The days of testing for leaks in blister packs with traditional blue dye are numbered at Pfizer, which has replaced the method with high-tech scans.
Sepha, a Northern Irish manufacturer of high resolution imaging machines, told in-Pharmatechnologist.com it signed a $1.5m (€1.1m) contract to supply its VisionScan technology to Pfizer. The equipment has been installed at sites in Asia, Europe and North America, with South American facilities to follow shortly, said Paul Kelly, Marketing Manager, Sepha.
Using a vacuum chamber and imaging software, the scanner replaces the traditional manual test for blister pack faults which uses water baths or dye.
High resolution imaging
The VisionScan instrument works by inserting a blister pack into a chamber and applying a vacuum, Kelly told us. “What should happen is the pockets of foil or PVC should swell and rise up. We have pre-created a recipe for how it should perform.
“We project light into the chamber and we take reference images – and the software compares the images. Any deviations to the standard recipe will come up as a ‘gross failure’ or a ‘decay failure’.” A gross failure indicates a large hole and a decay failure is a more minor fault that is revealed over time.
The equipment is sensitive down to faults of about 15 microns, said Kelly, “whereas blue dye is good to about 30 microns, and after that sensitivity starts to diminish.”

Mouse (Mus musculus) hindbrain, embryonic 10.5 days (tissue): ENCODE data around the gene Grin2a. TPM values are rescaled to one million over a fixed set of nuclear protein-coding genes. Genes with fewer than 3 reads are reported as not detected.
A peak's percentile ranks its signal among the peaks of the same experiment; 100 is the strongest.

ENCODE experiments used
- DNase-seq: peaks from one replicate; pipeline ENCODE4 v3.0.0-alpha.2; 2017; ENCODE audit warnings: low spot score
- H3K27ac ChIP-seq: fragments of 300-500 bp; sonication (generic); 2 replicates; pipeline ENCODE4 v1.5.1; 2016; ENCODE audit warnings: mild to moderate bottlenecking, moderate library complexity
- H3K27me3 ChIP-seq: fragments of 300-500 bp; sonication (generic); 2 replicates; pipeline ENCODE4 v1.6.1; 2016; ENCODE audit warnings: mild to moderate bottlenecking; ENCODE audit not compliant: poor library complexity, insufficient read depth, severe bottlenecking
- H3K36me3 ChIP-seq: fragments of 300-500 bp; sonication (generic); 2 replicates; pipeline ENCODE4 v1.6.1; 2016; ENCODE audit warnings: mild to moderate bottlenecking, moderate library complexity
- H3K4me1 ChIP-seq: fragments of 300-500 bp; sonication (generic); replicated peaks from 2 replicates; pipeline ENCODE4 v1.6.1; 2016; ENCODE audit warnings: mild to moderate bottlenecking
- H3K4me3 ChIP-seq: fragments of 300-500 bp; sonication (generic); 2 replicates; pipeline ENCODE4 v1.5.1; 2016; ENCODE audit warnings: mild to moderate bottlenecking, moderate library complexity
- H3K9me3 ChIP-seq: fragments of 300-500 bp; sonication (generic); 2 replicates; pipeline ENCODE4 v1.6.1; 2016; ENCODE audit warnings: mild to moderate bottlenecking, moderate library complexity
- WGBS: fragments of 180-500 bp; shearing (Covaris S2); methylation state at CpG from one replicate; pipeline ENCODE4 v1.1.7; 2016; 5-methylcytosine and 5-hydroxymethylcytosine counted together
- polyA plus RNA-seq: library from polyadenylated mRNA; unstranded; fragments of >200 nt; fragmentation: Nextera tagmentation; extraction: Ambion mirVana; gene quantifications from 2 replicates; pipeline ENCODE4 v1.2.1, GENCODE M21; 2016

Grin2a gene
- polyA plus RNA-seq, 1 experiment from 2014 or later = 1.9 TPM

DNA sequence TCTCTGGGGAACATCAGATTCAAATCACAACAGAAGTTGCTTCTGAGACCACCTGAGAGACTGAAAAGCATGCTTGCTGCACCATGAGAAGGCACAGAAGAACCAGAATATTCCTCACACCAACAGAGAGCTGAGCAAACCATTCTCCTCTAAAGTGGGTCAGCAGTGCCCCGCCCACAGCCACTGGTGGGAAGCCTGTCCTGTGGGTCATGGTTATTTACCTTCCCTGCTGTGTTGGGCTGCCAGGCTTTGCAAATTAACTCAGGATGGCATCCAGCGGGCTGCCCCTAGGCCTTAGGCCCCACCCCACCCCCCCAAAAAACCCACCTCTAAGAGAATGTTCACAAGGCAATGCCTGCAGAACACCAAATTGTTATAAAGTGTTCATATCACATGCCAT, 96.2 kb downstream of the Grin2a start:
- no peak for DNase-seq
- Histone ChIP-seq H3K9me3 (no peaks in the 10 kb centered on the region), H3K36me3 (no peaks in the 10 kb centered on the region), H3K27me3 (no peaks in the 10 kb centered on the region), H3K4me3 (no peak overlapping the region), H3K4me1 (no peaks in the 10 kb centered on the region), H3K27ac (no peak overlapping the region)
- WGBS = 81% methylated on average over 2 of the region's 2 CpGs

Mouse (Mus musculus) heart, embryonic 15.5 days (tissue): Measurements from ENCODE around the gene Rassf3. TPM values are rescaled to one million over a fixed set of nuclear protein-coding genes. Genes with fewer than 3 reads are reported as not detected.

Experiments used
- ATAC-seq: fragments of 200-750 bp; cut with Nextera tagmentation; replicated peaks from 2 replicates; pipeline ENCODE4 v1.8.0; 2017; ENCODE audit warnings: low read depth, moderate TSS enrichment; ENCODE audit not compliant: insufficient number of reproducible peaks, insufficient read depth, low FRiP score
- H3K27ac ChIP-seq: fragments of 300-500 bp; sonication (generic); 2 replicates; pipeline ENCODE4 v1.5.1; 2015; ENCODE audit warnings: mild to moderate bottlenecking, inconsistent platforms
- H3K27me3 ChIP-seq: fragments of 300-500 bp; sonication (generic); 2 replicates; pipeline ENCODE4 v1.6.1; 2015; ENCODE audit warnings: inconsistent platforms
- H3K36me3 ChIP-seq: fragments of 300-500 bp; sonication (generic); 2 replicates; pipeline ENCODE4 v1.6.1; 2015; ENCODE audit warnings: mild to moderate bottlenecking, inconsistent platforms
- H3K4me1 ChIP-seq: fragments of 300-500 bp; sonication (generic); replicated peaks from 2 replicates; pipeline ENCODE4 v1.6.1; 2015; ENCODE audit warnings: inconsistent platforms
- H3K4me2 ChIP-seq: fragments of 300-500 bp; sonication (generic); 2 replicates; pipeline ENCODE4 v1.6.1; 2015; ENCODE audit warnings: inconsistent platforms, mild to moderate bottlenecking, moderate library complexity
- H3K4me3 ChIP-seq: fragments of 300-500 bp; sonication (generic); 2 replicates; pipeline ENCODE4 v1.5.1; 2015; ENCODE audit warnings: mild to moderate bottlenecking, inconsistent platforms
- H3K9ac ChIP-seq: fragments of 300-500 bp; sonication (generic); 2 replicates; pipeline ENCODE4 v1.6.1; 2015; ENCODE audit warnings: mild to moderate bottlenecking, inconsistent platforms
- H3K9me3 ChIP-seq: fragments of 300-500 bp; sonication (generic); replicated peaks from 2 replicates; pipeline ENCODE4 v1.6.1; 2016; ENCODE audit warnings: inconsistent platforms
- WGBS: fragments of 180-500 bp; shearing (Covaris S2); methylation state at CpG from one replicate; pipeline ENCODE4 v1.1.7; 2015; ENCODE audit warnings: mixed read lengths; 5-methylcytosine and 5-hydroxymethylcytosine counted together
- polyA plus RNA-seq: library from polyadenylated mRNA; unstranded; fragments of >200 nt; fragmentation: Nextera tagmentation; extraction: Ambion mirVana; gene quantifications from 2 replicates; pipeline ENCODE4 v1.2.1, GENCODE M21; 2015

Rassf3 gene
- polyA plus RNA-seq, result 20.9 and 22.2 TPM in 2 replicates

‘Messy, dirty, wasteful’
Using traditional statistical batch analysis, manufacturers pick a dozen packs from their production line every 15 to 30 minutes for testing. The result is “messy, dirty and wasteful,” said Kelly, since testing destroys packs and they must be thrown away.
Imaging technology means “you’re not wasting water, you’re not flushing blue dye, and there’s no packaging waste in a landfill,” he said.
When failed packaging is discovered, the tablets can still be recovered using “deblistering” equipment, he continued, and added back into the production line.
While the initial outlay for VisionScan is much greater than for dye methods, companies see a return on investment in less than two years, Kelly told us, although he admitted “if you’re working on really cheap products like aspirin, it’s very difficult to justify” the cost.
Companies make savings via recovery of their product with the imagine technology, he said, adding Pfizer is “actually starting to roll this out in their emerging markets first because they’re looking for cost improvements in those areas.”